Vulvagun’s Wayne Dwyer: building arches
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Published Monday 28 December 2015 at 5:23pm
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wayne dwyer by william pj kulich

A SUCCESSFUL metal band releasing albums in Europe from a home studio in the quiet regional Victorian town of Neerim South is not something many expect.

This article was first published in the 12 September 2014 edition of the Warragul & Baw Baw Citizen.

Wayne Dwyer has been involved in music since he was 14 years old, and some of his earliest recordings have become popular with metal fans across the world.

FREE DOWNLOAD: You can hear Wayne’s band Vulvagun with a free download of the song Malachi. Click here to download.

“There was a kid who came to my school from another school who was in a band, and they needed a singer,” Dwyer told the Warragul & Baw Baw Citizen.

“I’d never sung but became the singer. We were playing in pubs [by the time I was] 15. The drummer was 13.”

That band, Sea Wolf, recently reunited after 30 years and recorded a new album of old songs, expected to be released next year.

But it was another early band, Captain Trips, which recently caught the attention of an American record label keen on the European heavy scene.

“We recorded an album in 1992, released it on cassette and split up in ’93 or ’94,” Dwyer said.

“Over the years it started popping up on the internet as rare thrash metal from Australia with these eclectic German collectors and people from Sweden wanting to get a copy.

“That was fine with us, and then about two years ago I was contacted by [a label] saying they wanted to release the album.

“It’s been selling great guns. We sold about 500 copies which, for a band that hasn’t played in 20 years, is extraordinary.

Dwyer now works in marketing at the West Gippsland Arts Centre, but as part of cover band Chump he once made a living from music.

“I’d always played in original bands, and of course what happens when you play in an original band is you have to make a living, so I was doing work that I didn’t enjoy,” he said.

“So myself and the drummer from Sea Wolf decided ‘why don’t we try to subsidise our love for original music by playing in a cover band?’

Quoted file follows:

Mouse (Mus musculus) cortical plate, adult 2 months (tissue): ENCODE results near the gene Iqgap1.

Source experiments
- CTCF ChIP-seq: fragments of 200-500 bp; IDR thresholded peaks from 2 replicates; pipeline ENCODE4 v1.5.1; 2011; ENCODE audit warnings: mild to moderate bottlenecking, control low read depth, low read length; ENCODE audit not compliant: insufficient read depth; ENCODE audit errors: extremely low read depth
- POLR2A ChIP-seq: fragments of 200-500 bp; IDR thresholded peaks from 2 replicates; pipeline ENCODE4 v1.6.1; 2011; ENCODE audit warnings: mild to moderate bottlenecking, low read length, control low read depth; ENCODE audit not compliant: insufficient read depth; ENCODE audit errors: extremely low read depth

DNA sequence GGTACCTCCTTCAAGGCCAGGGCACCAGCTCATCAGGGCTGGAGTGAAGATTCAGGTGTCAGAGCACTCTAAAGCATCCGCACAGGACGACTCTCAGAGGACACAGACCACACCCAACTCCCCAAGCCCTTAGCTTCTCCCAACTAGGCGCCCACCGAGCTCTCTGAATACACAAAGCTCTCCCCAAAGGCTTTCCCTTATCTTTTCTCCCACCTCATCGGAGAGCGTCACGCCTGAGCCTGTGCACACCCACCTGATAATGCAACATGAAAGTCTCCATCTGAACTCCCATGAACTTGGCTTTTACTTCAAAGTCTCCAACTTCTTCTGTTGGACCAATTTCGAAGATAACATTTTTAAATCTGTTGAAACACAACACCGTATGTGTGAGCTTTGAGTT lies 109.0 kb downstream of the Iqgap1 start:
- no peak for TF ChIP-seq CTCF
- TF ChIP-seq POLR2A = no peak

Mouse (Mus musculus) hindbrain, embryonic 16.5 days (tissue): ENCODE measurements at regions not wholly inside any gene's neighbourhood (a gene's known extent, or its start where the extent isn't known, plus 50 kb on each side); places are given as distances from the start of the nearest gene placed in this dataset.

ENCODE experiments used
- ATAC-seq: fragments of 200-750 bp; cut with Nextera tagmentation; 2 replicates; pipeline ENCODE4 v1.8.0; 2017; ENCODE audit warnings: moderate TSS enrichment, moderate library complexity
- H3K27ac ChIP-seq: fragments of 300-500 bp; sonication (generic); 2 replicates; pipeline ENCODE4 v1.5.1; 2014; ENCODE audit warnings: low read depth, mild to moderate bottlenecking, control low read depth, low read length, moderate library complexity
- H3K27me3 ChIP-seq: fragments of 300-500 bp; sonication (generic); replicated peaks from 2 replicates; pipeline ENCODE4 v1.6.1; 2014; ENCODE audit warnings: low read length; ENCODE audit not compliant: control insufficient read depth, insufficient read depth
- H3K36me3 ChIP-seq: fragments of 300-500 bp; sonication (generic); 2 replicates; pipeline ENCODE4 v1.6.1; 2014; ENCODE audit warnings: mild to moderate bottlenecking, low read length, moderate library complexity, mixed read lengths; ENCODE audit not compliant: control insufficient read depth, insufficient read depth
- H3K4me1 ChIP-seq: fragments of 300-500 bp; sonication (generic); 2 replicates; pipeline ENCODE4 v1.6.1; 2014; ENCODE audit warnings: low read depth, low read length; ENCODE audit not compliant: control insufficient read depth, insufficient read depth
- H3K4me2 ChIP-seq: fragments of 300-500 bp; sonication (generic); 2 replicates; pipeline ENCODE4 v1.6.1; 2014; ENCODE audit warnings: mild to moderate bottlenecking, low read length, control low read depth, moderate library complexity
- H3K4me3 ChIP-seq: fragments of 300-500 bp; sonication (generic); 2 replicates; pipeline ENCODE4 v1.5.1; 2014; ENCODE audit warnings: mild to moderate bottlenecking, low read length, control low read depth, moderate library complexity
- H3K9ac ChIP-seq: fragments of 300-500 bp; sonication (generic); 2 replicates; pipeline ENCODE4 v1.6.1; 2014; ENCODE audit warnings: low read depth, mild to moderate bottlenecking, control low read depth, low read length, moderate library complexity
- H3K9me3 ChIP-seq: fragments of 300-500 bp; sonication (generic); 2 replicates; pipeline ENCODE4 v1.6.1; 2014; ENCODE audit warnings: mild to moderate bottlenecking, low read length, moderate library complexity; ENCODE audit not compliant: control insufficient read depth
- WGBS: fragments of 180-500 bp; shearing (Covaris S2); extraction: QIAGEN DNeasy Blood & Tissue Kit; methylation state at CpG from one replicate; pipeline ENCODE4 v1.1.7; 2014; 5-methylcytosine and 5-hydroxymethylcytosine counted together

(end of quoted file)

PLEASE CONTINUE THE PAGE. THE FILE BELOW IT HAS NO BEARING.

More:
“We set it up as a business… in 1994. By 2000 I was making a really good living out of it and was able to quit my day job.

The band played the MCG in 2004 for a soccer final in front of 91,000 people.

“We used to get asked to do a lot of the sporting events. They’d fly us up to Queensland and we’d do the State of Origin rugby matches at Suncorp Stadium,” he said.

“The beauty of that was we got to do things that we never would have got to do as an original band in Australia, especially in a heavy band.

“And playing in a cover band teaches you how to perform and how to write music.”

Dwyer formed a new band a few years ago called Vulvagun, and in 2011 released “Cold Moon Over Babylon”.

He is now working on the band’s next album, but will be changing the name to Promethean Arch.

“I didn’t think [Cold Moon] would sell one copy,” Dwyer said.

“The name started as a joke. We (the band) were talking about women’s rights, and I’m passionate about women’s rights and equality and stuff like that, so I said I would like to write a song called Vulvagun.

“People get this wrong impression about what the name is about. I just think that if women ran the world it would be a much better place.”

Dwyer has a number of other bands on the go, including Hawkwind-inspired group The Valium Matrix, and local cover band Liquid Horse.

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Tags: chump liquid horse music neerim south promethean arch promethian arch the valium matrix wayne dwyer

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